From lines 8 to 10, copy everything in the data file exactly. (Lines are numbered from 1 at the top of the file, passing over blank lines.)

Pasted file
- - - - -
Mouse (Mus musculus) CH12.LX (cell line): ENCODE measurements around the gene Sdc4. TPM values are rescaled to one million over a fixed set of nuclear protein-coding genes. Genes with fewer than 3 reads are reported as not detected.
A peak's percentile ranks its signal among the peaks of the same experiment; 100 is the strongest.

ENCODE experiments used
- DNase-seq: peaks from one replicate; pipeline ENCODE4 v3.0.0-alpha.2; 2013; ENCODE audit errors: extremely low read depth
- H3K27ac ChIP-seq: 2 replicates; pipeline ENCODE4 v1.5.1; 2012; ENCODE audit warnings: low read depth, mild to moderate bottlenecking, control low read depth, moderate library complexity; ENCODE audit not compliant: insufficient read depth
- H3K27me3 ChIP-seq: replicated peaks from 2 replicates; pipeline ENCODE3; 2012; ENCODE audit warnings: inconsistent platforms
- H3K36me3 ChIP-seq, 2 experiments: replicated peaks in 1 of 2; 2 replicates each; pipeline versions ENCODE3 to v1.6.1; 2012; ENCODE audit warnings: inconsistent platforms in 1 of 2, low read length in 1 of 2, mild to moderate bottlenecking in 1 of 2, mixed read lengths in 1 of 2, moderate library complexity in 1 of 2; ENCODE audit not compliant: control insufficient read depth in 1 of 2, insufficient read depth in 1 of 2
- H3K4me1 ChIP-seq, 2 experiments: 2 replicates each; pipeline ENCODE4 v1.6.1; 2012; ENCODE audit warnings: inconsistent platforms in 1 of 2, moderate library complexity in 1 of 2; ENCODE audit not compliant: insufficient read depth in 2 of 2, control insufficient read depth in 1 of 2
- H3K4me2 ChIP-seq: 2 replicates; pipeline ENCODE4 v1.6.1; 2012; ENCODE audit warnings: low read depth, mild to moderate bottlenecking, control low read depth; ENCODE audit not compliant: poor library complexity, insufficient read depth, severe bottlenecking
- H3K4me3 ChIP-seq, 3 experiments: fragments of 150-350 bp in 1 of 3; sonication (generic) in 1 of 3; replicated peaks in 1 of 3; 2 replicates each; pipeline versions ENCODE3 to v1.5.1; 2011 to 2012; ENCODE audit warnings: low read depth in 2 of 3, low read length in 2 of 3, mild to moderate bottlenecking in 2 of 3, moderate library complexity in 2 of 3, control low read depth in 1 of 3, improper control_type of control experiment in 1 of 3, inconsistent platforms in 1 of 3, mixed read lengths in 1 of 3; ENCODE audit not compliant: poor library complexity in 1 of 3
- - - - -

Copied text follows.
- H3K4me1 ChIP-seq, 2 experiments: 2 replicates each; pipeline ENCODE4 v1.6.1; 2012; ENCODE audit warnings: inconsistent platforms in 1 of 2, moderate library complexity in 1 of 2; ENCODE audit not compliant: insufficient read depth in 2 of 2, control insufficient read depth in 1 of 2
- H3K4me2 ChIP-seq: 2 replicates; pipeline ENCODE4 v1.6.1; 2012; ENCODE audit warnings: low read depth, mild to moderate bottlenecking, control low read depth; ENCODE audit not compliant: poor library complexity, insufficient read depth, severe bottlenecking
- H3K4me3 ChIP-seq, 3 experiments: fragments of 150-350 bp in 1 of 3; sonication (generic) in 1 of 3; replicated peaks in 1 of 3; 2 replicates each; pipeline versions ENCODE3 to v1.5.1; 2011 to 2012; ENCODE audit warnings: low read depth in 2 of 3, low read length in 2 of 3, mild to moderate bottlenecking in 2 of 3, moderate library complexity in 2 of 3, control low read depth in 1 of 3, improper control_type of control experiment in 1 of 3, inconsistent platforms in 1 of 3, mixed read lengths in 1 of 3; ENCODE audit not compliant: poor library complexity in 1 of 3